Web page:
Educational renaissance of New Orleans, post… Katrina?

Via Captain Ed at Hot Air, don’t miss this documentary about the renaissance of the school system in New Orleans after the rebuilding of Katrina.


Granted, this school system basically had nowhere to go but up. “As one person relates in this Reason TV video, one school had a valedictorian who could not pass a graduation exam in six attempts despite getting straight As in high school.”

In the comments, this nugget from the pseudonymous “MayorDaley”:

Guess who was was instrumental in changing the schools of New Orleans? No other than Paul Vallas, Superintendent of the Recovery School District of Louisiana, and former CEO of Chicago Public Schools. In 2002, Vallas narrowly lost the Illinois democratic nomination to none other than Rod Blagojevich. Davild Wilhelm, Rahm Emanuel and Barack Obama were Blago’s top strategists and secured a victory for Blago. How odd.

Somewhat surprisingly to some (not so much to me), school choice is not a strictly liberal vs. conservative issue: as commenter Khorum points out, none other than the filmmaker who produced Al Gore crockumentary is putting out a film “Waiting for Superman” about America’s failing public schools and what to do about them. And unions are actually trying to strong-arm Paramount into suspending its theatrical release. Many of the parents interviewed in the movie are politically liberal.

On a related note, if you have 40 minutes to spare, watch John Stossel’s “Stupid in America“. Unbelievably, John Stossel (not known for Europhilia), points out that Belgian schools do much better at much lower cost per pupil. You see, Belgium has no such thing as school zone assignment to pupils: parents can send their children to any state school (or state-subsidized school) they want. Even within the state school system (or within the Catholic school system, for that matter) this creates internal competition on quality. The phenomenon, known to any American or Israeli parent, of buying or renting a house in function of the school districts tends to come as a big shock to any Belgian (or most Euro) parents who relocate to the USA.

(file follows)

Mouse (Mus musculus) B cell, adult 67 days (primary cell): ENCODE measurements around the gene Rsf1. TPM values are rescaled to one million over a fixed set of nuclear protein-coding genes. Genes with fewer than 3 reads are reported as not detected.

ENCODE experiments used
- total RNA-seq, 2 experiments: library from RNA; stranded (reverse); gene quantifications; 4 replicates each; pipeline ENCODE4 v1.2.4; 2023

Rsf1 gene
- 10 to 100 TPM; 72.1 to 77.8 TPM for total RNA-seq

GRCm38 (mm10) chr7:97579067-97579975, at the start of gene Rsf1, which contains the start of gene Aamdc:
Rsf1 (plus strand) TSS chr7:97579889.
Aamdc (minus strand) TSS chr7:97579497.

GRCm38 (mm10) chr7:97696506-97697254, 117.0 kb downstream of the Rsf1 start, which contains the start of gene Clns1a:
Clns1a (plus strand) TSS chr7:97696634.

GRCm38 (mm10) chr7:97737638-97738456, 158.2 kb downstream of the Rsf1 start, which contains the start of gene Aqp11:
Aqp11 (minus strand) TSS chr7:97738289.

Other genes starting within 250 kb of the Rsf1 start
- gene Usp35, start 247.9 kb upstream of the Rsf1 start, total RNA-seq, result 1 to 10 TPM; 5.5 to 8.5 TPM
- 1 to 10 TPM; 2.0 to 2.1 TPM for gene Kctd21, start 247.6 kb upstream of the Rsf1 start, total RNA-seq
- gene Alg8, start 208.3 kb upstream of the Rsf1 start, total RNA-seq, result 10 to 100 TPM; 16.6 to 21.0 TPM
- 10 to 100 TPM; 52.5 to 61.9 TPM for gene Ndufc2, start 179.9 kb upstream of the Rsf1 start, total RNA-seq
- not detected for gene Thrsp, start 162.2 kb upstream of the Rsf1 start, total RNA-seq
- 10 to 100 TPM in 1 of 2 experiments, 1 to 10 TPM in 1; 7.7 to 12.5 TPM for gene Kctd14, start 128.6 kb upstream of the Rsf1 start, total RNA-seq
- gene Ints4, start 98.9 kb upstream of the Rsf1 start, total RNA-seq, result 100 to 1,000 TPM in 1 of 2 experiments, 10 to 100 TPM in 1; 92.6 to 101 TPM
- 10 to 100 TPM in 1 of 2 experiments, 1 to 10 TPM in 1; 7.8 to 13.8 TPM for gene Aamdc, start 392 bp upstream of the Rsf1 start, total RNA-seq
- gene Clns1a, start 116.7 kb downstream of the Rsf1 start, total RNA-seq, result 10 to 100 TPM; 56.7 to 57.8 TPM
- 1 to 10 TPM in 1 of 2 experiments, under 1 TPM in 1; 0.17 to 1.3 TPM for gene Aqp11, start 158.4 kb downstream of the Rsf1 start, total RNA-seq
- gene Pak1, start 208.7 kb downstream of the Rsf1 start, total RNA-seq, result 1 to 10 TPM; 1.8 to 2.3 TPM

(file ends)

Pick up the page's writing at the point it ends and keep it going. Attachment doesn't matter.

Bloat in the NJ school system: an eye-opener

Just one example of the reverse Midas touch of the US government can be found here: Yes, there’s bloat in New Jersey public schools. Since 2001, the NJ school system added 3/4 of an employee for every additional student, with basically less than nothing to show for it.

[T]he real budget-buster has been health and pension costs. Between 2001 and 2006 (the latest year data are available), total benefit costs rose by a whopping 115 percent, adding several billion dollars to school costs.

After this runup, outlays are now a whopping $16,000 per student, nearly 60 percent above the national average. Jersey already was a leader in this spending category back in 2001; the spending spree has widened the gap, at great taxpayer cost.

There’s been little educational payoff. Performance on national education-assessment tests has been a mixed bag. On crucial eighth-grade reading tests, for instance, the percentage of Jersey students scoring at or above proficient in 2009 was just 42 percent, up slightly from 38 percent in 2005.

Let me get this straight. $16K/pupil and where 3 out of 5 kids can’t even read at grade level?!